The state can require paving or dust control of parking lots - even in front of homes - without running afoul of the rights of property owners, Arizona Attorney General Terry Goddard has concluded.
Goddard, in a formal legal opinion, said Friday he finds nothing improper with a year-old state law designed to cut down on dust pollution. He said such mandates are not an unconstitutional "taking" of property. He also said governments need not provide compensation to property owners despite a 2006 state constitutional amendment which says governments must pay landowners when new rules or regulations reduce the value of someone's property.
Goddard sidestepped the question of whether forcing a property owner to pave a parking lot decreases the land's value.
Instead, he pointed to an exception to that requirement for "public health and safety." And since the purpose of the requirement is to reduce air pollution, he said it fits within that exception.
The opinion most immediately affects property owners in Maricopa County and adjacent parts of Pinal County.
But Sen. Carolyn Allen, R-Scottsdale, who crafted the 2007 law, said the broad nature of Arizona's air pollution problems might require that the mandate be expanded into other areas of the state. This opinion, she said, paves the way for that.
The 2007 law contains a host of requirements designed to reduce the "brown cloud" of pollution caused by fine particulates that become and stay airborne.
It includes requirements on cities and counties in the Phoenix area to prohibit use of leaf blowers on high pollution days and bans at all times blowing debris into the street. It also mandates that communities start paving dirt roads.
There also are sections that require paving of parking lots at commercial buildings and apartment complexes.
What is causing much of the fuss is one provision which applies to any residential property that has at least 3,000 square feet of parking lots and driveways. Allen said that upset the owners of some larger homes in places like north Scottsdale who contend their big circular dirt and gravel driveways and parking areas are part of the rural charm of the area.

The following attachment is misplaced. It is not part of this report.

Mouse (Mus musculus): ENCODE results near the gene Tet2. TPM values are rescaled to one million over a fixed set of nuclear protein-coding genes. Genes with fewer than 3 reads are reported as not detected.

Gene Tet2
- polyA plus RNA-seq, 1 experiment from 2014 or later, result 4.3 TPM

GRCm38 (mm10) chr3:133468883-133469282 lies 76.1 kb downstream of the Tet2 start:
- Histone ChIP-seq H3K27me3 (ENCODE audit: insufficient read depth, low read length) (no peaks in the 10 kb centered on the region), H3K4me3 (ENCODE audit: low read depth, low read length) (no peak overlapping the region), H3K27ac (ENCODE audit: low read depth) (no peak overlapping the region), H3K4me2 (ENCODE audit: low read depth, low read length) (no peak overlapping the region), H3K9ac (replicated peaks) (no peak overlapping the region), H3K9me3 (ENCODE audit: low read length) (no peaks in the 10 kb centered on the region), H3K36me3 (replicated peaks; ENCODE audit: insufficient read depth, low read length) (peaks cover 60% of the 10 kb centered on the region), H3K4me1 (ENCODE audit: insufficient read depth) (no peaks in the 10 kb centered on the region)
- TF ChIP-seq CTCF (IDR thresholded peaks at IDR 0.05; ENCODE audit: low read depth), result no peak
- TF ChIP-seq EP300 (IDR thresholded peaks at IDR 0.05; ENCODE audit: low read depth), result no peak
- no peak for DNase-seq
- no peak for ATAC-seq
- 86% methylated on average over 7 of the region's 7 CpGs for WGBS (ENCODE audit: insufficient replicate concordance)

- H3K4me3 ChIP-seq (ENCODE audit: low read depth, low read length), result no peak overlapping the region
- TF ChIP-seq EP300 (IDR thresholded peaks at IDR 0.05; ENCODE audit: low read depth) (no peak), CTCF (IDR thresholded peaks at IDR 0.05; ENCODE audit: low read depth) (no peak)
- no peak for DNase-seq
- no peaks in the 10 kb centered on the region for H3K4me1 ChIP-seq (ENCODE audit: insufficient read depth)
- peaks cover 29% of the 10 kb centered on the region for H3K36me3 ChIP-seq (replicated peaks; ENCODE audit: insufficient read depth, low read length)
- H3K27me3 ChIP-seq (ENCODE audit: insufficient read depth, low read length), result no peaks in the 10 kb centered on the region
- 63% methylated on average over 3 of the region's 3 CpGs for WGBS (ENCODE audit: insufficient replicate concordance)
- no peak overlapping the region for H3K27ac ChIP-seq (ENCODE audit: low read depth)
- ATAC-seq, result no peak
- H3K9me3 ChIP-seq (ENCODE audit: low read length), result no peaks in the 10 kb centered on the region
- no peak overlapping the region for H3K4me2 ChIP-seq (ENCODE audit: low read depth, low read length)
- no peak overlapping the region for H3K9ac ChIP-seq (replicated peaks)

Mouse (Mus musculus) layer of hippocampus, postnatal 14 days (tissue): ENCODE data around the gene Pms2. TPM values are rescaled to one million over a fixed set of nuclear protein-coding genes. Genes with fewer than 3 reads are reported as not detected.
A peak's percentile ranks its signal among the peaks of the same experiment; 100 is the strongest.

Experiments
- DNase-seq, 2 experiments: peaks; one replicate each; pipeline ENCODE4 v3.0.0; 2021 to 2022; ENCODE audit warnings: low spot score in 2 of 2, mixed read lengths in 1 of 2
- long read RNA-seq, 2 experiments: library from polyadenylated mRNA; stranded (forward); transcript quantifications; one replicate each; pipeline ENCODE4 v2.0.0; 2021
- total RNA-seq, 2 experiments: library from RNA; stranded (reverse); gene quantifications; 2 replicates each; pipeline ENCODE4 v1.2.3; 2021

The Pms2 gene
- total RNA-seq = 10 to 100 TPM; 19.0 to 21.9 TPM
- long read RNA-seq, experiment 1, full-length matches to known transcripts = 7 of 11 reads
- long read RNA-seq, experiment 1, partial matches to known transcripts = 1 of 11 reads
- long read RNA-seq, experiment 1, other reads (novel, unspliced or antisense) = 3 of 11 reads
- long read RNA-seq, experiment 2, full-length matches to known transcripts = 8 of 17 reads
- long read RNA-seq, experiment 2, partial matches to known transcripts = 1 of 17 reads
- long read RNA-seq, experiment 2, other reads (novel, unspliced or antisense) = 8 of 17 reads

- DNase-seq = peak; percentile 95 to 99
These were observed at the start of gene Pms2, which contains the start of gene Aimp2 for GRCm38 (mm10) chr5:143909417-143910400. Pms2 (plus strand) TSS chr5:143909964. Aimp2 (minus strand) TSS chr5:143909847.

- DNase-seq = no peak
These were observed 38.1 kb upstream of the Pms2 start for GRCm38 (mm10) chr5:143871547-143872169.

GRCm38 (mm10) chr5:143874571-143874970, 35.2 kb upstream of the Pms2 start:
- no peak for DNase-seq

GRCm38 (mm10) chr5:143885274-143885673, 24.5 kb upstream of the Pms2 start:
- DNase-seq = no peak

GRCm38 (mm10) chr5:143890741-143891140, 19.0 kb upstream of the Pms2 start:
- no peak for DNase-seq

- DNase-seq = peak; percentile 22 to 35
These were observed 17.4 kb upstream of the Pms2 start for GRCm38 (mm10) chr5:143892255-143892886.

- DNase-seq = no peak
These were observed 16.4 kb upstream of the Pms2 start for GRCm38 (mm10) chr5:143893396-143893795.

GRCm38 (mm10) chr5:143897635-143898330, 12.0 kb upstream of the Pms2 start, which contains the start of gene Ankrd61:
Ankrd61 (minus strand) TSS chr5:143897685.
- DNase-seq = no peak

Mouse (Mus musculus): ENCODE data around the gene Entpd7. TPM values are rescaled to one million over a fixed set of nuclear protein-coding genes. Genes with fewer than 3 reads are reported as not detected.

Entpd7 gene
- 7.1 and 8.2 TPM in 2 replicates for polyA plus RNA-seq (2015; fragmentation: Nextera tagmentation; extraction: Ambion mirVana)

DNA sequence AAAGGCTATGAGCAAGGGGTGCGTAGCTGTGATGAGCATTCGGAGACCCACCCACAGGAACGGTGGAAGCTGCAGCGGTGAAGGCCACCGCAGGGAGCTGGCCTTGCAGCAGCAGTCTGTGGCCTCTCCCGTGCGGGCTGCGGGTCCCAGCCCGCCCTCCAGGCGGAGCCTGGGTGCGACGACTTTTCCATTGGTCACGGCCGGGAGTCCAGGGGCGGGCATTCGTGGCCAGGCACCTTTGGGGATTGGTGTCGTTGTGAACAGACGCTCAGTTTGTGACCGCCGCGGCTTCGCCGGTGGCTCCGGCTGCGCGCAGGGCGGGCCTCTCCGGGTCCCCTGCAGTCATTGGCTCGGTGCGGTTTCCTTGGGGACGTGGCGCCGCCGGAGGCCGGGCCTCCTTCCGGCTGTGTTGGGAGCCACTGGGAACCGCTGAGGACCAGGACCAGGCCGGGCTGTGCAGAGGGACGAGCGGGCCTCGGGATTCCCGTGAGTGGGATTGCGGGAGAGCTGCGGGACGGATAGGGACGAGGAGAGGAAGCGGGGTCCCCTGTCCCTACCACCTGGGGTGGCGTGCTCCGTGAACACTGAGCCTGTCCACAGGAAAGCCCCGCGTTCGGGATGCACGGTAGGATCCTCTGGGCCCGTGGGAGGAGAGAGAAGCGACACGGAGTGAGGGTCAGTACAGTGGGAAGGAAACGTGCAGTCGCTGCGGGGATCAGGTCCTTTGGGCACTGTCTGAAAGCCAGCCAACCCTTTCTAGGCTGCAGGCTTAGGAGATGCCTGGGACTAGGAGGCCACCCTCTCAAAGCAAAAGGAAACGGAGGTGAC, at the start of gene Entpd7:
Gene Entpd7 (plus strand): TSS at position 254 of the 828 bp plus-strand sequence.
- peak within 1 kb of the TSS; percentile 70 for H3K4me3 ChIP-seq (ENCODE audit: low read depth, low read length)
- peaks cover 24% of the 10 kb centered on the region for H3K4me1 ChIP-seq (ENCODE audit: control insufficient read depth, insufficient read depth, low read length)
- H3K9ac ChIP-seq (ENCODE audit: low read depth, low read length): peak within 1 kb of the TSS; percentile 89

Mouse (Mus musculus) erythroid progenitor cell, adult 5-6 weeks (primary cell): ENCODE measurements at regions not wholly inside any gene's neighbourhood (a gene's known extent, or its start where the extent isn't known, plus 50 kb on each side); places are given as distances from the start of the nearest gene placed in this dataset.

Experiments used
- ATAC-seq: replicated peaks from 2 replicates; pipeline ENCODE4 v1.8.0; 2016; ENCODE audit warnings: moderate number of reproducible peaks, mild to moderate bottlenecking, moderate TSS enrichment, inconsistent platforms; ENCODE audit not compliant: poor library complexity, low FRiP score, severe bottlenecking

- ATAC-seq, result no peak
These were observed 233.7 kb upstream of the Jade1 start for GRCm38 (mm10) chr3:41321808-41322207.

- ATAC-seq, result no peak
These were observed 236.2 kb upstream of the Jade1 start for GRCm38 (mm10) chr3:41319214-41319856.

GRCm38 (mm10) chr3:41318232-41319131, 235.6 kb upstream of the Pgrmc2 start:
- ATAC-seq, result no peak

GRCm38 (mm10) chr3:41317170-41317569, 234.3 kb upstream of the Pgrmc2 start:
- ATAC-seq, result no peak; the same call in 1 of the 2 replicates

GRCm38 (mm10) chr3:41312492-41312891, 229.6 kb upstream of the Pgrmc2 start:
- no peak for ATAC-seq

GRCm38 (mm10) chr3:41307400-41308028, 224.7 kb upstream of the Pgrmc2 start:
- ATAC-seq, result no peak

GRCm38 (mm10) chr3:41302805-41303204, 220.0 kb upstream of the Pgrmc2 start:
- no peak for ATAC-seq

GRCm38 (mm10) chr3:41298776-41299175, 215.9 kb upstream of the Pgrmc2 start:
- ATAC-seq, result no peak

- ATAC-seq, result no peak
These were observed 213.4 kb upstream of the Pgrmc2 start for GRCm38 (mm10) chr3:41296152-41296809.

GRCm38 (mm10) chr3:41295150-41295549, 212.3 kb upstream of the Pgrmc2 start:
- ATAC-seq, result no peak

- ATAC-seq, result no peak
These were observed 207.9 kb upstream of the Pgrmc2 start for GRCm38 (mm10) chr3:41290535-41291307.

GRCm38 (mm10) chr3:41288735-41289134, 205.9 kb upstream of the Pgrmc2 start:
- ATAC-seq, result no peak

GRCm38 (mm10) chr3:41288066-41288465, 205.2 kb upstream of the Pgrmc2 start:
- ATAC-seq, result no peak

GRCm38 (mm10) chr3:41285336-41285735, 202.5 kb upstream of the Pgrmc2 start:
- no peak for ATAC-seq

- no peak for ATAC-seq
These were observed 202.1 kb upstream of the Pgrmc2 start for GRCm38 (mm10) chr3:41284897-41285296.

"I got some fairly irritated e-mails," said Allen, adding she also was "scolded" by some of the property owners. She said some who run small equestrian businesses out of their homes and ranches argued the move is an unconstitutional taking of their property rights.
Goddard said both state and federal courts have concluded landowners need to be compensated when government action deprives them of the beneficial use of their property.
But the attorney general said those cases make it clear that a regulation is not a "taking" that requires compensation if it does not deprive the landowner of all uses of his or her property. He said a law or rule that simply reduces the value, by itself, is not enough.
"The requirement to pave or stabilize the driveways and parking areas of a parcel of land to improve the public's air quality presumably would not substantially preclude a property's intended use," Goddard wrote.
And he said the regulation does not result in the government's "physical invasion" of the property, the other grounds under which courts have said compensation is required.
Friday's opinion is the second defeat for foes of dust control measures.
When Scottsdale, in compliance with the state law, adopted its own dust control measures, a group circulated petitions to put the issue before voters. But in a ruling earlier this year, Maricopa County Superior Court Judge Peter Swann said the city was simply complying with the state law, making the action "administrative" and not subject to referendum.